Control of fire blight in the apple orchard and development of bacteriophages as biological control agents
Project code: MU03-PATH02
Antonet Svircev - Agriculture and Agri-Food Canada
To identify and develop bacteriophages as biological control agents, and optimize scale up and delivery systems for this novel product for management of the fire blight pathogen, Erwinia amylovora.
Summary of Results
Fire blight is a devastating disease of apple and pear trees caused by the bacterium Erwinia amylovora. As the name of the disease suggests, infected tissue appears blighted or scorched, and the pathogen is capable of rapidly destroying whole trees, causing significant economic loss to producers. Streptomycin is the treatment of choice for this disease, however pathogenic strains resistant to this antibiotic are now appearing in some of the major apple and pear growing regions of North America. This three year project was initiated to examine the feasibility of using bacteriophages, viruses which attack bacteria, to control fire blight in the orchard, with the aim of achieving efficacy similar to that possible with streptomycin. Seven bacteriophage isolates with high levels of virulence specific to the fireblight pathogen were identified, cultured, and tested for efficacy in laboratory, and in field assays in comparison with streptomycin and recently registered suppression products BlightBan® and Bloomtime®. The researchers established sound protocols for the growth and processing of the 7 phages that form the basis of the system and have developed a novel bacterial carrier that allows phage survival and multiplication in the blossom. In addition, the carrier bacteria act as a biological agent, producing an antibiotic substance. Field trials showed that phage : carrier system capable of efficacies comparable to commercial biologicals BlightBan® and Bloomtime®, and in some cases as efficacious as streptomycin.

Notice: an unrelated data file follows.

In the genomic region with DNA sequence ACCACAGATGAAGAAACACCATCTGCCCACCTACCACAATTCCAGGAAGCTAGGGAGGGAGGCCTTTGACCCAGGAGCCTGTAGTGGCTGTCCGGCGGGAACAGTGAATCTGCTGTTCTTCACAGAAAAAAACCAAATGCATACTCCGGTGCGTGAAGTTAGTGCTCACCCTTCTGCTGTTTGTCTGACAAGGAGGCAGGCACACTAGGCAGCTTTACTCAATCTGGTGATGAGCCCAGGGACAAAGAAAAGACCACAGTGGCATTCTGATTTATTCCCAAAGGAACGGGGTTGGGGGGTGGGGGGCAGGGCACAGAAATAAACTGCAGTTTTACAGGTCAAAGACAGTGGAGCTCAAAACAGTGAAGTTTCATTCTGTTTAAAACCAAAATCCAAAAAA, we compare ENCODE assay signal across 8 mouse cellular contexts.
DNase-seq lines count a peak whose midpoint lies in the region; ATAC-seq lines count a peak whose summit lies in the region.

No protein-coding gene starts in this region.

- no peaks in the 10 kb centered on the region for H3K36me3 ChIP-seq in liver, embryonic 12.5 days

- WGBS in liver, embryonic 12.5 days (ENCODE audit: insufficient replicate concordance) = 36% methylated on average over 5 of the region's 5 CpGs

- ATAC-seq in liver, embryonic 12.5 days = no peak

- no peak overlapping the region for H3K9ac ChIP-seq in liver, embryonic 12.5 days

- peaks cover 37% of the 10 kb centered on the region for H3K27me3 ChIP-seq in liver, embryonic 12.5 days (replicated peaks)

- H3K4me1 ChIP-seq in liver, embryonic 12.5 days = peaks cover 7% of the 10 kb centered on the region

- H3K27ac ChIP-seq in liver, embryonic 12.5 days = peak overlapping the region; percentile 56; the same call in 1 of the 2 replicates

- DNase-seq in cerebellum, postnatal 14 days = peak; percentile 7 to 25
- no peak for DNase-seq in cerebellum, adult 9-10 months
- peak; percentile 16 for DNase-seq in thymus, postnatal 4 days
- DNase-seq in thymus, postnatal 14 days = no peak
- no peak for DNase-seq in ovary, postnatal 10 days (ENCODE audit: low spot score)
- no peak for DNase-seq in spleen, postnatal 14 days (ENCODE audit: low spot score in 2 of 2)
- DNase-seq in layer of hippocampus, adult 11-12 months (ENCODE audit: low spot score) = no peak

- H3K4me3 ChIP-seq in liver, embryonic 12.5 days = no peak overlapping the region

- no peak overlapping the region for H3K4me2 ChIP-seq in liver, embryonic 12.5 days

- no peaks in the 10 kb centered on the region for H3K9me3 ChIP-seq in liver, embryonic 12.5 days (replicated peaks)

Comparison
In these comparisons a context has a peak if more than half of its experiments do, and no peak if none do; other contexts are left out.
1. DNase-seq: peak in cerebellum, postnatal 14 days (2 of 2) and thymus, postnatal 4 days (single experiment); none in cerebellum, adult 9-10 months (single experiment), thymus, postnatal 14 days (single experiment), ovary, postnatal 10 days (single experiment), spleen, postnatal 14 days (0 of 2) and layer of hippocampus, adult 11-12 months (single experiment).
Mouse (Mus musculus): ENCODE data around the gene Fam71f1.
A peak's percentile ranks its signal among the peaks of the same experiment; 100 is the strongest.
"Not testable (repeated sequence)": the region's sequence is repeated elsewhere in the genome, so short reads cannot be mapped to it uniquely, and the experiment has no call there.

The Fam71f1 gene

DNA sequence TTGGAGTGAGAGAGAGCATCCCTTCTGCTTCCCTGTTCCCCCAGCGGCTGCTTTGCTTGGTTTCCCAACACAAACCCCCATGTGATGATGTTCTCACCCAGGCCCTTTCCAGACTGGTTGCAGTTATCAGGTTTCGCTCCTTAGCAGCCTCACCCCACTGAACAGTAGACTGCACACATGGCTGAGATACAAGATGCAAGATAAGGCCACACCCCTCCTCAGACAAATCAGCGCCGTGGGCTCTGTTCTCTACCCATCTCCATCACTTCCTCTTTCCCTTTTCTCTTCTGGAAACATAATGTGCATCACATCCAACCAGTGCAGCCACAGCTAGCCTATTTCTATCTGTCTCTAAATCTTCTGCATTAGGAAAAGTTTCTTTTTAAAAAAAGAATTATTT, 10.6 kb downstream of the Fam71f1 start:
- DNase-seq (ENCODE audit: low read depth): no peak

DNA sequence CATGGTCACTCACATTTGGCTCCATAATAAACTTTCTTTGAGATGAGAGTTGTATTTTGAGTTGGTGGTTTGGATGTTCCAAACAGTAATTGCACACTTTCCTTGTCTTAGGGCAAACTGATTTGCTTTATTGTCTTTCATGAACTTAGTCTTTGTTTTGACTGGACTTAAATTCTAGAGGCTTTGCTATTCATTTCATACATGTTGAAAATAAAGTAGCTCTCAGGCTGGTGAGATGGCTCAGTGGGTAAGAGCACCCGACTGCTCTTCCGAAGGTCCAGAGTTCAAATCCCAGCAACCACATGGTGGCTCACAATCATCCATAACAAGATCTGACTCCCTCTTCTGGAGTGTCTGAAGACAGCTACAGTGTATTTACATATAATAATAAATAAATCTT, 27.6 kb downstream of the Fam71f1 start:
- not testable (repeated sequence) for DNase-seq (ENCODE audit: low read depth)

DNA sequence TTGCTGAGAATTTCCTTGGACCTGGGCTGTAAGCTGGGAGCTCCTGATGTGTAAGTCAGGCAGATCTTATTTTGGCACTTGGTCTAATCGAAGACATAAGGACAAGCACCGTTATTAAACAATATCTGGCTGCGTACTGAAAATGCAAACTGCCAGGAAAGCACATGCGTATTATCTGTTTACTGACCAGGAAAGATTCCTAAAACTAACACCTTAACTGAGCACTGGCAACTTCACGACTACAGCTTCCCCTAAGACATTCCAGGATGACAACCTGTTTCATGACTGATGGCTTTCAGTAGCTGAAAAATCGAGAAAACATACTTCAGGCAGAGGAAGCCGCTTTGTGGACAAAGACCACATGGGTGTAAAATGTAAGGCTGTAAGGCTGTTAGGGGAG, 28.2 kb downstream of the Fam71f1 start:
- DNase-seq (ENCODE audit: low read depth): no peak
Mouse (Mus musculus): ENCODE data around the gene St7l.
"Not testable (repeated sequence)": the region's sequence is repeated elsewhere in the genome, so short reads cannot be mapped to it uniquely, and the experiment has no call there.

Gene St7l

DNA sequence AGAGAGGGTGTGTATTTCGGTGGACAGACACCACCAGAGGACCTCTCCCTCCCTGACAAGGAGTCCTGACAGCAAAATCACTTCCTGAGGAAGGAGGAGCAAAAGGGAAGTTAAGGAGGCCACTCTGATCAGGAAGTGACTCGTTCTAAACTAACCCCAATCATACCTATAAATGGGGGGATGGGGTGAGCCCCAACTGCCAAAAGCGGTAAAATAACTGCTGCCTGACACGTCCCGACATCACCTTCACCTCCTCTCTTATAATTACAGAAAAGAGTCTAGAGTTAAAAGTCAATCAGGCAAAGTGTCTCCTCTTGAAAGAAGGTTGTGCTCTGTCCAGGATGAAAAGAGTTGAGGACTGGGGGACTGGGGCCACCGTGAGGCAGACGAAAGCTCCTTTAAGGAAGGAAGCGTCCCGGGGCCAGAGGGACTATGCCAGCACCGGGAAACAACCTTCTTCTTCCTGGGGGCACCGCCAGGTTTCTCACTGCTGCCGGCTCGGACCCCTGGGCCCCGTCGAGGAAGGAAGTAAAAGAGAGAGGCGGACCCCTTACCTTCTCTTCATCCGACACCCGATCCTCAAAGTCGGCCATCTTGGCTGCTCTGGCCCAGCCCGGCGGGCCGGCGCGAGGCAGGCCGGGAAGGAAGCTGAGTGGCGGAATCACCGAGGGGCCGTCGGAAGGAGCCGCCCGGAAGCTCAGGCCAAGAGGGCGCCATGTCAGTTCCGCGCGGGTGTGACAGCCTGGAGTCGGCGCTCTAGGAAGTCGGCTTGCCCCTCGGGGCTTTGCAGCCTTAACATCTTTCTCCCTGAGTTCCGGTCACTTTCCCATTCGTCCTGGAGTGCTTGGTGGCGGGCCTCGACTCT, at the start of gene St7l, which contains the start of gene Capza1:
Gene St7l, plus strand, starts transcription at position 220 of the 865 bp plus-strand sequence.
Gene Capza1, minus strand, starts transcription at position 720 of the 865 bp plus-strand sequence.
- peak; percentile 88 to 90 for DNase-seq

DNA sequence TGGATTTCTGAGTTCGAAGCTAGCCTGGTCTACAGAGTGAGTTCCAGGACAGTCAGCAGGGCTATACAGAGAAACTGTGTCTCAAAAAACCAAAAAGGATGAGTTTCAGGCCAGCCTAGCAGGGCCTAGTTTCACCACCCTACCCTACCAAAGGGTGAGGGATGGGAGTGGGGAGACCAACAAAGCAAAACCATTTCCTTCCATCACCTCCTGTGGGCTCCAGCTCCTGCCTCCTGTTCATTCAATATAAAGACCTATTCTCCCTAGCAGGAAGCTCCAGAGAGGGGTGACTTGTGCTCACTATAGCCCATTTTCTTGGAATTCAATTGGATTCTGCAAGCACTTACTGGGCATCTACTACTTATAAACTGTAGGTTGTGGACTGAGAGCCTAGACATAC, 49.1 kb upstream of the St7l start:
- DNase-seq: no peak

With the generation within this project of the full genomic sequence for one of the phage isolates, molecular detection techniques using real time PCR to identify and quantify microbial populations in situ were developed. A unique protocol and buffer system allowed the development of specific and robust primer sets and probes for multiplex real time detection of phage isolates, carrier bacteria and pathogen. These tools were used to show that phage populations actually increase on the carrier bacteria, and that they then preferentially attack the pathogen when it is introduced into the system.
The project has demonstrated that bacteriophages have the potential to be developed into a novel and highly effective biological control system for the control of the fire blight pathogen. Preliminary host range studies demonstrate that although the phages are specific to a single species of bacterium, they are somewhat "promiscuous" in that they have the ability to attack E. amylovora pathogen isolates from different geographical areas. This indicates that the phage cocktails have the potential to be a "universal" control, not requiring regional adaptations.
Preliminary discussions have been conducted with potential commercial partners for the development of the technology, and consultations with the federal regulator regarding regulatory requirements for the product are planned. Work is also planned to develop formulation / encapsulation strategies to improve survival in the blossom and to facilitate scale-up production.
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